Nepal to Lebanon – migrant domestic workers
Because of the lack of opportunities for decent jobs in Nepal, many women migrate to work as domestic workers in the Middle East, with Lebanon being one of the top destinations.
A large number of migrant domestic workers in Lebanon experience exploitation and abuse. Many live in conditions often amounting to slavery. Their passports are routinely confiscated, and the ‘kafala’ sponsorship system makes their legal status dependent on their employers.
We work with our local partners GEFONT in Nepal to address the vulnerability of Nepali women to trafficking.
Using their vast network of Community Health Volunteers, we reach out to potential migrant domestic workers in the most remote villages to provide face to face training on safe migration.
The aim is to make women aware of the risks associated with migration, explain how to mitigate these risks and to claim their rights. We distribute pocket-size booklets containing all the information they need and contact numbers for emergency situations.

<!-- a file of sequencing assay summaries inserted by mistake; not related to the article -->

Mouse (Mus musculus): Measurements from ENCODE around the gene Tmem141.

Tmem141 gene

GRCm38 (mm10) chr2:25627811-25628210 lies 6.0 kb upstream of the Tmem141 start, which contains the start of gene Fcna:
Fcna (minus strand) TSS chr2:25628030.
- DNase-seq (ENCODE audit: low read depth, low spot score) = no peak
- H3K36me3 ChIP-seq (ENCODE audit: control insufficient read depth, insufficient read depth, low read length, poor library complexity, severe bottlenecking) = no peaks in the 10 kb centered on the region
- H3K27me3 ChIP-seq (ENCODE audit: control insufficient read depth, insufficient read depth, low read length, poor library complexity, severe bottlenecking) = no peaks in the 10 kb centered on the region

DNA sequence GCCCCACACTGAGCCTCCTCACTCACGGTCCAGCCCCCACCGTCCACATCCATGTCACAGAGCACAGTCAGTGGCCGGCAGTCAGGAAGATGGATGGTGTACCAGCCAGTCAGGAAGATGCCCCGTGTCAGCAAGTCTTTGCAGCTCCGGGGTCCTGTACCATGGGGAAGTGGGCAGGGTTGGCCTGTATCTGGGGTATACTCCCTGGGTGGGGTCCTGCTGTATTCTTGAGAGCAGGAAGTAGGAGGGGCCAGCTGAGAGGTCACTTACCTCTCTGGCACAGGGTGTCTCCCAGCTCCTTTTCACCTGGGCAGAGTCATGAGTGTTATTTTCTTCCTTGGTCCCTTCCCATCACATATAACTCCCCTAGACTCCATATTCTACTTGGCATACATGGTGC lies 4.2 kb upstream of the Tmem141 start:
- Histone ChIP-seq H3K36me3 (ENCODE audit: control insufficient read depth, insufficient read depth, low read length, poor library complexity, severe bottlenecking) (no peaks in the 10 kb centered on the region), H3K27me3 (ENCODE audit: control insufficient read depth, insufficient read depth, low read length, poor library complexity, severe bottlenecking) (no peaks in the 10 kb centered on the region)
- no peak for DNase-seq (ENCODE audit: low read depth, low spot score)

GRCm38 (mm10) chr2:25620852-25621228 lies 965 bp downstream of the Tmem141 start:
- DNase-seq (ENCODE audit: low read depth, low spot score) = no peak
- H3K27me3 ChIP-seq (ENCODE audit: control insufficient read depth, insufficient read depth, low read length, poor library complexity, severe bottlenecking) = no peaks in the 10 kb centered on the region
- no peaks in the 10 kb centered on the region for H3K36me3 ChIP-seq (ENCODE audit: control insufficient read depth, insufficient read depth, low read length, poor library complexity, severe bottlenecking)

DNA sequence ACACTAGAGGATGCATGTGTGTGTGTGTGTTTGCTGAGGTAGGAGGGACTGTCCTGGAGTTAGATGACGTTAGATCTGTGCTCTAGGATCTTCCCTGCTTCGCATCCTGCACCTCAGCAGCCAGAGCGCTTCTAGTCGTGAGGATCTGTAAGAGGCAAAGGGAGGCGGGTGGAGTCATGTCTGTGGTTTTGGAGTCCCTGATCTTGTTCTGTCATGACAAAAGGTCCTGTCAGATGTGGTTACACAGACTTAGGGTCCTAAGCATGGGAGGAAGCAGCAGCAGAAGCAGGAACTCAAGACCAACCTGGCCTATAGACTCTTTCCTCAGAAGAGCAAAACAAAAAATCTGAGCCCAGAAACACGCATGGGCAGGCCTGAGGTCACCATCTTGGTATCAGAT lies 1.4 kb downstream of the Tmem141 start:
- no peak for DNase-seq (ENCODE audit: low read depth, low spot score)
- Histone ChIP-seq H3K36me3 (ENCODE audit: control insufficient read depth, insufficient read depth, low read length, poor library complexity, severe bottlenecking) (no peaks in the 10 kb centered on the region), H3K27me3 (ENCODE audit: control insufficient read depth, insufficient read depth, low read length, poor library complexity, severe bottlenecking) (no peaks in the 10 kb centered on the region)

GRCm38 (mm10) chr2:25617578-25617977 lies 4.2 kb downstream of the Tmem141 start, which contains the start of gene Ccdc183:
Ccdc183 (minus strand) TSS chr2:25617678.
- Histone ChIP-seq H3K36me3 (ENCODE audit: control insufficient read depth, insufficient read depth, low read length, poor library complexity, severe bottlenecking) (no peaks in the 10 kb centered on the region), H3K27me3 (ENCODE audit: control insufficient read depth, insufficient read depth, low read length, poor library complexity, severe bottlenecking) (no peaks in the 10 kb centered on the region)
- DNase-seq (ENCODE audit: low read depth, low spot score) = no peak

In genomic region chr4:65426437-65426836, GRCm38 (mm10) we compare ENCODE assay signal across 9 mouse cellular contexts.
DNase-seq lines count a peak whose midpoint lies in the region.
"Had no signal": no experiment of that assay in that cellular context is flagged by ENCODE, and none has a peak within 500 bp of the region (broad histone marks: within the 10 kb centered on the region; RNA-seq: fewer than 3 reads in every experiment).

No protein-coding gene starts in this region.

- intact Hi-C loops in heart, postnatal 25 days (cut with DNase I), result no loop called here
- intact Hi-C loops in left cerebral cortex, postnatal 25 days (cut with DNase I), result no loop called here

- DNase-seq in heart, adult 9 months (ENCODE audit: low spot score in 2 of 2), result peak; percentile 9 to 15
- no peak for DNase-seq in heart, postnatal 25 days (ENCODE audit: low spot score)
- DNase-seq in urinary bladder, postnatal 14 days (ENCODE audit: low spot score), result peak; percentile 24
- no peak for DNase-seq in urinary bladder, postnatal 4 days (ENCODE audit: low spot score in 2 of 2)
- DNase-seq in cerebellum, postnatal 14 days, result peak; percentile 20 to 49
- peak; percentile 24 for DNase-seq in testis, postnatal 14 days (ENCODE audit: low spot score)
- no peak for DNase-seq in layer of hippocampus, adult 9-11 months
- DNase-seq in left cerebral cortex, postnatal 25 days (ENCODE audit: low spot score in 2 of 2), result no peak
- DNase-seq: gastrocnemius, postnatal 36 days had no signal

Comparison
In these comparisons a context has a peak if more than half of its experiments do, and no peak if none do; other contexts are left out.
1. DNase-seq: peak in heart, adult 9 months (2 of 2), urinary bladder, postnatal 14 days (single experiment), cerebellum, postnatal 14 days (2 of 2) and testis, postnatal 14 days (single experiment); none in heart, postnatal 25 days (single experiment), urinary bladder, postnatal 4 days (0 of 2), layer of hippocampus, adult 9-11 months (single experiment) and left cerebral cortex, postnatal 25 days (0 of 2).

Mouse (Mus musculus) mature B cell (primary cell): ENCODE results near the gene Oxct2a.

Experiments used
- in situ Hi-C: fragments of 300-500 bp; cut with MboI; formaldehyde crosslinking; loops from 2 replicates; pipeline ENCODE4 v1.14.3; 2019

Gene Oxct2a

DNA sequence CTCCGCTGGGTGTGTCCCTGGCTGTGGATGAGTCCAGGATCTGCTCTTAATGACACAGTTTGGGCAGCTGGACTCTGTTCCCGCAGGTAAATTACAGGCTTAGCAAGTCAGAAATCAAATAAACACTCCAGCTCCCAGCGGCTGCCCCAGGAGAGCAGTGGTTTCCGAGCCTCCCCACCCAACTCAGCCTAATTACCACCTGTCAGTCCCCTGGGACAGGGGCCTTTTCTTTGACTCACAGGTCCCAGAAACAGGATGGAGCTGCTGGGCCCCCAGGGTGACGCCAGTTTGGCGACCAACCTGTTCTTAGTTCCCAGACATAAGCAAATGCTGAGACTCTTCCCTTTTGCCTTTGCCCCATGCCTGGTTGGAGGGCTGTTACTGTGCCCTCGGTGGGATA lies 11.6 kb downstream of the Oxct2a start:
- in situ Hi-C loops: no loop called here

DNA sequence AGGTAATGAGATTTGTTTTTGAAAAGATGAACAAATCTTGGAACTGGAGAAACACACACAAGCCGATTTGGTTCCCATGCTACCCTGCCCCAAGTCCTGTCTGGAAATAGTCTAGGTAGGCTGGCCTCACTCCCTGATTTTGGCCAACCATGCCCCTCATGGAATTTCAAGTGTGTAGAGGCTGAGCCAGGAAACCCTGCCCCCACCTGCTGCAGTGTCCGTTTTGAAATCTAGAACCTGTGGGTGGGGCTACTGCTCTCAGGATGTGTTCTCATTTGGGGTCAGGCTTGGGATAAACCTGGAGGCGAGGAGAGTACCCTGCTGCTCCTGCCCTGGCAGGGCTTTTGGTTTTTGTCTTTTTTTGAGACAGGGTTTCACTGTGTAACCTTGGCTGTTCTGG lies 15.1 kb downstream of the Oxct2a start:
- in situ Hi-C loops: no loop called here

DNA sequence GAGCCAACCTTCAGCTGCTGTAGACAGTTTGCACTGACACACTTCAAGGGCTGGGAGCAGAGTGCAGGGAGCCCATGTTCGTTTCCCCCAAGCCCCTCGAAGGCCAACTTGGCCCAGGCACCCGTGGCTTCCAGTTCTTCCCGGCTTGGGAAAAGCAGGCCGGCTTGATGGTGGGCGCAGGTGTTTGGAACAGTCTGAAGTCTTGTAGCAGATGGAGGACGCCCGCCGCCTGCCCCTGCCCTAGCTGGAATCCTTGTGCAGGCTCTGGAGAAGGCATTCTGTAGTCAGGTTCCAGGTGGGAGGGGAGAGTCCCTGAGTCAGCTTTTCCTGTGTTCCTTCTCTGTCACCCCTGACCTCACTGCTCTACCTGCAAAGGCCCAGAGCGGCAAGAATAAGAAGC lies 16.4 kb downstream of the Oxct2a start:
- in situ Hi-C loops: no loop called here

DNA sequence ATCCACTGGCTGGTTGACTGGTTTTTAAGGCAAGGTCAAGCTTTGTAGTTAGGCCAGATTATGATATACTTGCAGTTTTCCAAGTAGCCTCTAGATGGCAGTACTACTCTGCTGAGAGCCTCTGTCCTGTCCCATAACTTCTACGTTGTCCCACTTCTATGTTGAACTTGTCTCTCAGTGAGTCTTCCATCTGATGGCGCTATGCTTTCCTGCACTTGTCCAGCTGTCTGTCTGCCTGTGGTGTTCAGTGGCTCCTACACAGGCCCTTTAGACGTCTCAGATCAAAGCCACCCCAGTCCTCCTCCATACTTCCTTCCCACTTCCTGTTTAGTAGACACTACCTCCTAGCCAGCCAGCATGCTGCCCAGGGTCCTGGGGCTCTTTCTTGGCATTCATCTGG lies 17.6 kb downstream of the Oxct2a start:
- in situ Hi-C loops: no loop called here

Throughout the five years of the project we reached almost 4,000 potential migrants and distributed 12,000 contact cards.
We also lobby policy makers to:
- regulate recruitment agencies who illegally charge workers in advance and push them into debt bondage
- set up a Consulate in Lebanon to protect migrants
- lift the ban on migration for domestic work in Lebanon for women under 30, which forces women to undertake more risky illegal routes
- Project partner: GEFONT
Kamala, former domestic worker in Lebanon
“My employer used to lock me up in the house and shut all the doors and windows.
I was ordered to wake up at four in the morning and sleep at one in the morning. I used to keep awake by ironing my master’s clothes.
When I came back home everyone looked at me shocked, they thought I was dead. I lost all my earnings.
I spend my days lamenting about the seven years I lost, and the trauma still haunts me.”
Education for children from families affected by debt bondage
Despite Nepal officially abolishing bonded labour, the practice still continues to affect many families.
We recently completed a five-year project working to break the cycle of poverty, discrimination and bondage by improving access to education for children of bonded labourers.
With our local partners we reached out to over 1,500 children who were out of school and provided them with basic education to bring them up to the standard required to enrol in state schools.
For children over 15 years of age, we provided vocational training courses to help them find decent jobs and reduce their families’ dependency on the landlords.
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